Contributed by Mustafa Mawjee,
There are times when we feel we have lost everything, or things look broken and nothing like how we wished they would be. At times we even feel as though we’ve been abandoned and nothing is working out the way we planned. But things are often not what they seem, and tawakkul (trusting in Allah) is realizing that our Protector has a plan for us which is the best. Tawakkul is having full faith that Allah will take care of you—even when things look impossible.
There can be no faith without tawakkul. Allah says in the Holy Qur’an: “The faithful are only those whose hearts tremble (with awe)when Allah is mentioned, and when His signs are recited to them, they increase their faith, and who put their trust in their Lord.” (8:2).
The word tawakkul has been derived from (wakalat), meaning ‘taking for oneself a representative’, and a good representative generally possesses the following four characteristics: Awareness, Trustworthiness, Strength and Sympathy. In the eyes of a true believer, Allah (s.w.t.) is the source of all strength and power. Nothing in the entire universe happens except by the permission of Allah (s.w.t.). Not even a leaf falls from a tree but He knows it. The Qur’an even says that only those, who possess faith and tawakkul, shall be able to exhibit resistance from satanic whisperings and not be influenced by them.
“Surely he has no authority over those who believe and rely on their Lord.” (Surah An-Nahl 16:99)
So how can we not put our entire trust in Him? Allah(s.w.t.) in Surah at-Tawbah tells the believers:
Say,” Nothing will befall us except what Allah has ordained for us. He is our master, and in Allah let all the faithful put their trust.”( 9:51 )
When Bibi Hajra (s.a.) found herself alone in the middle of a desert, with her newborn child and no sign of water, she knew with full certainty that Allah was there. But just after Prophet Ibrahim (a.s.) left, her child, Ismail (a.s.) began to cry. He was thirsty. And although Bibi Hajra had complete tawakkul (trust and reliance) in Allah, she did not remain sitting, waiting for the water to fall down from the sky.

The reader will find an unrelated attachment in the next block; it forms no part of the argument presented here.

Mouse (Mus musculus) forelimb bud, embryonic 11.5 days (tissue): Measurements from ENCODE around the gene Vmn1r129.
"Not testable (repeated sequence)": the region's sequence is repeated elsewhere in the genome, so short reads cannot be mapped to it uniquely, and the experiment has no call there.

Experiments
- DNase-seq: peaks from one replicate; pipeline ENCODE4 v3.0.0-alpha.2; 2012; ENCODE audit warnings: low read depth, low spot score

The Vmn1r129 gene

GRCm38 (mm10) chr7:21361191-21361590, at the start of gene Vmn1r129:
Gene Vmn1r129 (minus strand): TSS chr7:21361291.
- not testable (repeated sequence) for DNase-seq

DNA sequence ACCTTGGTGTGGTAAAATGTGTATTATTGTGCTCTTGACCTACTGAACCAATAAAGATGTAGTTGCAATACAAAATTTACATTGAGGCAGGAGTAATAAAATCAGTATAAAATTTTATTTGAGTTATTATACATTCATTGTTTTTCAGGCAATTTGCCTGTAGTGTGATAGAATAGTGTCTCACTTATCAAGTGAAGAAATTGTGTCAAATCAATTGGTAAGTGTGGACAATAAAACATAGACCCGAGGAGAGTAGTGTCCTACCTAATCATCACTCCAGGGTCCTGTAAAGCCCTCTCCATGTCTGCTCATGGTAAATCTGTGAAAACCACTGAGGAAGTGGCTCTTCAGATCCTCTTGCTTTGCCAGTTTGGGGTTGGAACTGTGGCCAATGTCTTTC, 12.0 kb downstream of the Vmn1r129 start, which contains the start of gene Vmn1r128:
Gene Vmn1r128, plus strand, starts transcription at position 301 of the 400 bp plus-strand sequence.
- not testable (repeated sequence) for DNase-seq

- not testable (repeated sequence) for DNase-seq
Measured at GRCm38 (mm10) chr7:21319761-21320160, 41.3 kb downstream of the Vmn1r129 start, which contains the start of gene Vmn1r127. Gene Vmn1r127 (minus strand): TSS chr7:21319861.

Reliance on Allah filled Bibi Hajra’s heart and she strove with everything she had. She began to run quickly between the mountains of Al-Safa and Al-Marwa, looking for any sign of water for her son. Each time she came to the top of the mountain and found nothing, she did not despair nor did she lose hope, she continued to strive. In fact, Bibi Hajra strove so hard that the ritual itself became known as Sa’ee—which literally means “to strive.” Tawakkul is not an act of the limbs—it is an act of the heart. And so while the limbs are striving hard, the heart is completely reliant on Allah.
It has been narrated that the Holy Prophet (s.a.w.) said: I asked Jibrail: “What is ‘tawakkul’?” He replied: “Cognizance (of the fact) that the creation (of Allah) can neither cause harm nor yield benefit; neither can it grant nor withhold (a bounty); (one must) sever all expectations from the creation (of Allah). When a person becomes such, he shall never work for anyone other than Allah (s.w.t.) and shall never hope and expect from anyone other than Him, and this is the reality of ‘tawakkul’ (Bihar al-Anwar Vol. 15, Part 2, pg. 14)
But in order to reach this level, one must hold on to hope, strive with the limbs, and let go with the heart. And just like He does for all the creatures of the universe, Allah(s.w.t.) will provide for us from places we could never imagine.